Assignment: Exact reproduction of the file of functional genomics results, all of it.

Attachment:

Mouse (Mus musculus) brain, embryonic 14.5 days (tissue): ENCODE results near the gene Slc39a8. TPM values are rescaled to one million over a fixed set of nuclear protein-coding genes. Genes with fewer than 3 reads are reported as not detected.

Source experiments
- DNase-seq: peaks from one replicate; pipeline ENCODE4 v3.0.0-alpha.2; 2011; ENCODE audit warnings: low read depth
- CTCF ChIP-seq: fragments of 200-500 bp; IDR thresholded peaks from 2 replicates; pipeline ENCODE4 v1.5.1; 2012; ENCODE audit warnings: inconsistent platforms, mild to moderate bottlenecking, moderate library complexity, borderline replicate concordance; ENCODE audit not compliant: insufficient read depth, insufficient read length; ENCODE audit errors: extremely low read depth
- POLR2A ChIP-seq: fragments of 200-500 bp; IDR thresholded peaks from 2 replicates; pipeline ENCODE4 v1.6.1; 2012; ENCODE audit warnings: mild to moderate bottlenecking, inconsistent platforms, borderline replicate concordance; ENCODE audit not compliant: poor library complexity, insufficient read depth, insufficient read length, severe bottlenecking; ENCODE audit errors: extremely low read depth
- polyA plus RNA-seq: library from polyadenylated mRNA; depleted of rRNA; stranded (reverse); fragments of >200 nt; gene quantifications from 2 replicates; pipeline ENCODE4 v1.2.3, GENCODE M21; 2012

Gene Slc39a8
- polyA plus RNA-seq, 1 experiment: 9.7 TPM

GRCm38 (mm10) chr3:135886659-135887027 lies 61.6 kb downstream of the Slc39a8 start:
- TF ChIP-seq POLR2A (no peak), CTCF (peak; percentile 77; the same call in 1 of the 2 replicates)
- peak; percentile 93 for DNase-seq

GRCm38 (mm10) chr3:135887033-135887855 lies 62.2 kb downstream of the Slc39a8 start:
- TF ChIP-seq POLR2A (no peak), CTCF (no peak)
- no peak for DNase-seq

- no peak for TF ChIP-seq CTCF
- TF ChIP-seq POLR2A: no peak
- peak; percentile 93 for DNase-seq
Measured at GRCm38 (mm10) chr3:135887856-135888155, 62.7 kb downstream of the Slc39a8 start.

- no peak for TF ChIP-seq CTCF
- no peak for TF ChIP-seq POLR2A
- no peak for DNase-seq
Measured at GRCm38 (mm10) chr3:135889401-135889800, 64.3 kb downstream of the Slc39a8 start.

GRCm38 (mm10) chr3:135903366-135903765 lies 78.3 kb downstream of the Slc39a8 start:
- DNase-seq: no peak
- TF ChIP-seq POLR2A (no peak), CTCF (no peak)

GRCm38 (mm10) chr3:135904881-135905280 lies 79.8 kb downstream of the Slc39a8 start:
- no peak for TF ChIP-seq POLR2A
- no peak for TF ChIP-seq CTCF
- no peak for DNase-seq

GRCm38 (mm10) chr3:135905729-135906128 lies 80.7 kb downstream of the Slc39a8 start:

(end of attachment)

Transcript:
Mouse (Mus musculus) brain, embryonic 14.5 days (tissue): ENCODE results near the gene Slc39a8. TPM values are rescaled to one million over a fixed set of nuclear protein-coding genes. Genes with fewer than 3 reads are reported as not detected.

Source experiments
- DNase-seq: peaks from one replicate; pipeline ENCODE4 v3.0.0-alpha.2; 2011; ENCODE audit warnings: low read depth
- CTCF ChIP-seq: fragments of 200-500 bp; IDR thresholded peaks from 2 replicates; pipeline ENCODE4 v1.5.1; 2012; ENCODE audit warnings: inconsistent platforms, mild to moderate bottlenecking, moderate library complexity, borderline replicate concordance; ENCODE audit not compliant: insufficient read depth, insufficient read length; ENCODE audit errors: extremely low read depth
- POLR2A ChIP-seq: fragments of 200-500 bp; IDR thresholded peaks from 2 replicates; pipeline ENCODE4 v1.6.1; 2012; ENCODE audit warnings: mild to moderate bottlenecking, inconsistent platforms, borderline replicate concordance; ENCODE audit not compliant: poor library complexity, insufficient read depth, insufficient read length, severe bottlenecking; ENCODE audit errors: extremely low read depth
- polyA plus RNA-seq: library from polyadenylated mRNA; depleted of rRNA; stranded (reverse); fragments of >200 nt; gene quantifications from 2 replicates; pipeline ENCODE4 v1.2.3, GENCODE M21; 2012

Gene Slc39a8
- polyA plus RNA-seq, 1 experiment: 9.7 TPM

GRCm38 (mm10) chr3:135886659-135887027 lies 61.6 kb downstream of the Slc39a8 start:
- TF ChIP-seq POLR2A (no peak), CTCF (peak; percentile 77; the same call in 1 of the 2 replicates)
- peak; percentile 93 for DNase-seq

GRCm38 (mm10) chr3:135887033-135887855 lies 62.2 kb downstream of the Slc39a8 start:
- TF ChIP-seq POLR2A (no peak), CTCF (no peak)
- no peak for DNase-seq

- no peak for TF ChIP-seq CTCF
- TF ChIP-seq POLR2A: no peak
- peak; percentile 93 for DNase-seq
Measured at GRCm38 (mm10) chr3:135887856-135888155, 62.7 kb downstream of the Slc39a8 start.

- no peak for TF ChIP-seq CTCF
- no peak for TF ChIP-seq POLR2A
- no peak for DNase-seq
Measured at GRCm38 (mm10) chr3:135889401-135889800, 64.3 kb downstream of the Slc39a8 start.

GRCm38 (mm10) chr3:135903366-135903765 lies 78.3 kb downstream of the Slc39a8 start:
- DNase-seq: no peak
- TF ChIP-seq POLR2A (no peak), CTCF (no peak)

GRCm38 (mm10) chr3:135904881-135905280 lies 79.8 kb downstream of the Slc39a8 start:
- no peak for TF ChIP-seq POLR2A
- no peak for TF ChIP-seq CTCF
- no peak for DNase-seq

GRCm38 (mm10) chr3:135905729-135906128 lies 80.7 kb downstream of the Slc39a8 start: